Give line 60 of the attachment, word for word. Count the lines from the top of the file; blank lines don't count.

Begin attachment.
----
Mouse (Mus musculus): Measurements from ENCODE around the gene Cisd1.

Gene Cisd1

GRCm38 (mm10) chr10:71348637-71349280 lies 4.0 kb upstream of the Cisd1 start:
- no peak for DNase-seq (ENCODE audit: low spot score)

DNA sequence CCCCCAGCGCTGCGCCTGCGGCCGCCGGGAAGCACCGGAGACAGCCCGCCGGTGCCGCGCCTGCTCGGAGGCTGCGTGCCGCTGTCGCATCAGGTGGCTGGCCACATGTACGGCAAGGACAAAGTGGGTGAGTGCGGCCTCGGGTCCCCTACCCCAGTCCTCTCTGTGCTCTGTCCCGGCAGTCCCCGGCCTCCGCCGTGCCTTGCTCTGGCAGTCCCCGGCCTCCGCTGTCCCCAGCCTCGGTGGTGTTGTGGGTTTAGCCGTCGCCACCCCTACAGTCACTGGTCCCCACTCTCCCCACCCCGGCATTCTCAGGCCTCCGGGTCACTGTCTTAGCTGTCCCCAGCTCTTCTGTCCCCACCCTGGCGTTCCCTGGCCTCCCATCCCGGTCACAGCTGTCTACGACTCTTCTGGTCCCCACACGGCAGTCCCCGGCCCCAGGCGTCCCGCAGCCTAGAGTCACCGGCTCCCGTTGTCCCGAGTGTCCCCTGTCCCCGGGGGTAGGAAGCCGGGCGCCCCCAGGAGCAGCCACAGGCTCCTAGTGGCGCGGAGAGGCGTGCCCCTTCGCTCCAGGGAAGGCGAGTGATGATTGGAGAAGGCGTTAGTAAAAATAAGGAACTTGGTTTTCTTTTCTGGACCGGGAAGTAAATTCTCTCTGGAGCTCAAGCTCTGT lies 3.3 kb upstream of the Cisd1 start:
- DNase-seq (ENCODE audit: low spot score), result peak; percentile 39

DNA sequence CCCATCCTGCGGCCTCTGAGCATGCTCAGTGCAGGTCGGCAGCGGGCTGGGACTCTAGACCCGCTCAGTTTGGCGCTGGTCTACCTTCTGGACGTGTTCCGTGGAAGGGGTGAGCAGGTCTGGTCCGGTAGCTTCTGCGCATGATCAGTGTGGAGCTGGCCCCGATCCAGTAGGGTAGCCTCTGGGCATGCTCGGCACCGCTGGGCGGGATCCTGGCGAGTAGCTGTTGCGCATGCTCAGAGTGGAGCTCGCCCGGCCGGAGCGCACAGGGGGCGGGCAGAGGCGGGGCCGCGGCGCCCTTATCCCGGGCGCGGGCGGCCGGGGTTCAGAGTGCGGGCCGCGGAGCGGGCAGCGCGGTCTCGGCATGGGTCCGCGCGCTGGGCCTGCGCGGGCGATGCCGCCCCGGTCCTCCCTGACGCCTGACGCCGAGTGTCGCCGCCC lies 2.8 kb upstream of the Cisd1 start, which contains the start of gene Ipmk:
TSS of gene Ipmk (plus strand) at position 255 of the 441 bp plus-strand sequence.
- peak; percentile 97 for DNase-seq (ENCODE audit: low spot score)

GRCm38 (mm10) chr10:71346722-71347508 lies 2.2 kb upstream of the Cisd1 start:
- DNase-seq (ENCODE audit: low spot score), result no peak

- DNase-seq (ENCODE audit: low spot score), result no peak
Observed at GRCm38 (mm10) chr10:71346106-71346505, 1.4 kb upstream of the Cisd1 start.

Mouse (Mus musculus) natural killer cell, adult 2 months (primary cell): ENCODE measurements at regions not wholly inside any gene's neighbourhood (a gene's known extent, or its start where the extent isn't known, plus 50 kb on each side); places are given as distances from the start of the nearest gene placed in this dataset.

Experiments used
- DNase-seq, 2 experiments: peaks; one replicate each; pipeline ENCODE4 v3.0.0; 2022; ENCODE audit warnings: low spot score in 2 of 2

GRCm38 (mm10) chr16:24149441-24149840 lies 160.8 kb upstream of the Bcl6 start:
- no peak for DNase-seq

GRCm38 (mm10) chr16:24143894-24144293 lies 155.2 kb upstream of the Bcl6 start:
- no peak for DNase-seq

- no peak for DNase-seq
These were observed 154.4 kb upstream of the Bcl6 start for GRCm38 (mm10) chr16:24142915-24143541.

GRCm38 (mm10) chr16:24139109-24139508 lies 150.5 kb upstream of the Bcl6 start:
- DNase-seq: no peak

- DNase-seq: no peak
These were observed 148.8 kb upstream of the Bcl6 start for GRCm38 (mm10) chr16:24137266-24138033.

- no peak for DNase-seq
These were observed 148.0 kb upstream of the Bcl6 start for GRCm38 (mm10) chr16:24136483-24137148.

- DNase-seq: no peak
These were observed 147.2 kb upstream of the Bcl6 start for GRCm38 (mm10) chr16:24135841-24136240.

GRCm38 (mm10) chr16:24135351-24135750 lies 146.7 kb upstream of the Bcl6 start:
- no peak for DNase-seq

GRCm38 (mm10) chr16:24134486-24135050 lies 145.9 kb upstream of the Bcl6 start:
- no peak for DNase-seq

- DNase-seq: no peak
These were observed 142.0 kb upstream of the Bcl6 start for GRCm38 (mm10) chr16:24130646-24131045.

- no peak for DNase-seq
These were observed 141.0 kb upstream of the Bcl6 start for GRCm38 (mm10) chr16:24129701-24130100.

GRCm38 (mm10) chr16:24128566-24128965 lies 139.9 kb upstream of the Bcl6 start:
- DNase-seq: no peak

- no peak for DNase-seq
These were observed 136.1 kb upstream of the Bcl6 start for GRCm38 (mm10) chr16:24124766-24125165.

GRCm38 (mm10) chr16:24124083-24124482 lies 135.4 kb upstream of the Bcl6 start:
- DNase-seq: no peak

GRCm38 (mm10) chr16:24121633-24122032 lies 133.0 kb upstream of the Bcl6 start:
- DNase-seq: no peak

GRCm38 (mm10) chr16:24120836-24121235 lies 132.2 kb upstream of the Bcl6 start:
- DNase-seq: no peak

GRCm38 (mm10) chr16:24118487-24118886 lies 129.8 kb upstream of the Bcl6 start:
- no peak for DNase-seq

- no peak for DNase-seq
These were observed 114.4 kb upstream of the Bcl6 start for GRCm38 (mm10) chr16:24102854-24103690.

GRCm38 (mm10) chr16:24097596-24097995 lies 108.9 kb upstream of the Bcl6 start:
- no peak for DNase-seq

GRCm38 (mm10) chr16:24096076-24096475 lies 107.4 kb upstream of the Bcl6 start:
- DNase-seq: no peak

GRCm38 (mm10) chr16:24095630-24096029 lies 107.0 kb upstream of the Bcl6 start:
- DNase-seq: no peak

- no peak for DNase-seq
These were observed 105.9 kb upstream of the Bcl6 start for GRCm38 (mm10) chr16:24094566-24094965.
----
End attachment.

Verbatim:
These were observed 105.9 kb upstream of the Bcl6 start for GRCm38 (mm10) chr16:24094566-24094965.